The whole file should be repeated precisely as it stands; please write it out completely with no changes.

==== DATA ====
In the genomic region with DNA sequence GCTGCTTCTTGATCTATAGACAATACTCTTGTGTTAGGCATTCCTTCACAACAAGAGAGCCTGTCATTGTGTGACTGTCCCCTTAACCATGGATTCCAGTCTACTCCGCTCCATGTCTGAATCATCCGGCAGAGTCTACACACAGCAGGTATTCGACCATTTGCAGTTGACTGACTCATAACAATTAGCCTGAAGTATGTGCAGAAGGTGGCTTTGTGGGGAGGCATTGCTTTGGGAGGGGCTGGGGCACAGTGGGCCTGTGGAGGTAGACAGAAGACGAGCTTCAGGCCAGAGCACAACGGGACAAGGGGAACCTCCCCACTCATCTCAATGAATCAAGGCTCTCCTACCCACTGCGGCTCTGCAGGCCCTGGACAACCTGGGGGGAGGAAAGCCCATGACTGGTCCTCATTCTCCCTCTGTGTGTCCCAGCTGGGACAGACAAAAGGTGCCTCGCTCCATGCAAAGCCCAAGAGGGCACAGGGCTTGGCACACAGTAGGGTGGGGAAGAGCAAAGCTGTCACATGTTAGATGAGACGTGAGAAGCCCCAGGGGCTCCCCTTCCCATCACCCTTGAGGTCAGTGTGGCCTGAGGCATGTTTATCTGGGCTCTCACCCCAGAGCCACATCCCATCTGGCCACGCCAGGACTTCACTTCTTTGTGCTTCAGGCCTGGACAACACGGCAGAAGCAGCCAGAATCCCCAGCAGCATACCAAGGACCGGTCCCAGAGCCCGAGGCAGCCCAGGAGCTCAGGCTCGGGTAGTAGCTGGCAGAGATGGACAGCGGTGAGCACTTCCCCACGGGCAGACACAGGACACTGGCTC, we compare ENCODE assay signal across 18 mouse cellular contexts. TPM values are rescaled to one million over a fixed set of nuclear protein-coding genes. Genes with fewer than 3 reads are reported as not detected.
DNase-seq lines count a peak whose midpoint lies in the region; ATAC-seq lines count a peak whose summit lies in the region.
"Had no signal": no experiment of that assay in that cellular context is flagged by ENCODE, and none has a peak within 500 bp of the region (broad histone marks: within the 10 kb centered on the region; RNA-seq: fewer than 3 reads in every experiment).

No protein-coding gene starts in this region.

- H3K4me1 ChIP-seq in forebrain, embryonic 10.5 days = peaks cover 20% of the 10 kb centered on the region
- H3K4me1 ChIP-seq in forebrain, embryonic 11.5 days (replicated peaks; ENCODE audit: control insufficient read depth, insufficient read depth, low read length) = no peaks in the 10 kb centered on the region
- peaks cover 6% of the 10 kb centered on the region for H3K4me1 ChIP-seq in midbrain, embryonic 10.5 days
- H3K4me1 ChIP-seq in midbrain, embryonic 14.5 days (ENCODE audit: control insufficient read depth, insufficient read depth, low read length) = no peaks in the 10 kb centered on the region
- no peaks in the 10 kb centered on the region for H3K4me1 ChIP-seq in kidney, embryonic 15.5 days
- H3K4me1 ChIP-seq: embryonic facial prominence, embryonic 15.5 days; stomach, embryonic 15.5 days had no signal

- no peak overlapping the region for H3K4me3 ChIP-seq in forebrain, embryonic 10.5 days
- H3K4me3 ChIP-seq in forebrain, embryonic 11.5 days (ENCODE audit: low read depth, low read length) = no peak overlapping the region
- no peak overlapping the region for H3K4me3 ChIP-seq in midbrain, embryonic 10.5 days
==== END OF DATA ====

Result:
In the genomic region with DNA sequence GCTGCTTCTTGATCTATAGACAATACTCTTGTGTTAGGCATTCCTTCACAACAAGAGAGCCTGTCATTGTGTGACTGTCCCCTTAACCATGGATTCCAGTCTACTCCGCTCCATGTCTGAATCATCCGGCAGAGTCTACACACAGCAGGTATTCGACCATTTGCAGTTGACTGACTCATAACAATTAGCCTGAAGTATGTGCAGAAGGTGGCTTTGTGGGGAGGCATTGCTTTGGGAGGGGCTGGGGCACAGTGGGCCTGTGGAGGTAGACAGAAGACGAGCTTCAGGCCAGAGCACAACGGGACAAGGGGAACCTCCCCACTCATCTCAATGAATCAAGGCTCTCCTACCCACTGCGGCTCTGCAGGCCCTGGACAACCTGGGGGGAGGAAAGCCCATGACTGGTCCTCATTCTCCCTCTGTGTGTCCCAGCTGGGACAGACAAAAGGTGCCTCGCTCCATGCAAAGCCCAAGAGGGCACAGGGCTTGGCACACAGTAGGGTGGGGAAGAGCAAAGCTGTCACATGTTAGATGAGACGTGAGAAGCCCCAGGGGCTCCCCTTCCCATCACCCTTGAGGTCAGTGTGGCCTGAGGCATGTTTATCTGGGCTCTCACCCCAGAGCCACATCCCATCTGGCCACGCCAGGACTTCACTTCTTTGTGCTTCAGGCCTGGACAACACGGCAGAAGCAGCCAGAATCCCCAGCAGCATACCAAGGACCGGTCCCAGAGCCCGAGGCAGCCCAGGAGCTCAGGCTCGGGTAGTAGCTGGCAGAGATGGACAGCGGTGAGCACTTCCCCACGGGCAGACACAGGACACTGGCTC, we compare ENCODE assay signal across 18 mouse cellular contexts. TPM values are rescaled to one million over a fixed set of nuclear protein-coding genes. Genes with fewer than 3 reads are reported as not detected.
DNase-seq lines count a peak whose midpoint lies in the region; ATAC-seq lines count a peak whose summit lies in the region.
"Had no signal": no experiment of that assay in that cellular context is flagged by ENCODE, and none has a peak within 500 bp of the region (broad histone marks: within the 10 kb centered on the region; RNA-seq: fewer than 3 reads in every experiment).

No protein-coding gene starts in this region.

- H3K4me1 ChIP-seq in forebrain, embryonic 10.5 days = peaks cover 20% of the 10 kb centered on the region
- H3K4me1 ChIP-seq in forebrain, embryonic 11.5 days (replicated peaks; ENCODE audit: control insufficient read depth, insufficient read depth, low read length) = no peaks in the 10 kb centered on the region
- peaks cover 6% of the 10 kb centered on the region for H3K4me1 ChIP-seq in midbrain, embryonic 10.5 days
- H3K4me1 ChIP-seq in midbrain, embryonic 14.5 days (ENCODE audit: control insufficient read depth, insufficient read depth, low read length) = no peaks in the 10 kb centered on the region
- no peaks in the 10 kb centered on the region for H3K4me1 ChIP-seq in kidney, embryonic 15.5 days
- H3K4me1 ChIP-seq: embryonic facial prominence, embryonic 15.5 days; stomach, embryonic 15.5 days had no signal

- no peak overlapping the region for H3K4me3 ChIP-seq in forebrain, embryonic 10.5 days
- H3K4me3 ChIP-seq in forebrain, embryonic 11.5 days (ENCODE audit: low read depth, low read length) = no peak overlapping the region
- no peak overlapping the region for H3K4me3 ChIP-seq in midbrain, embryonic 10.5 days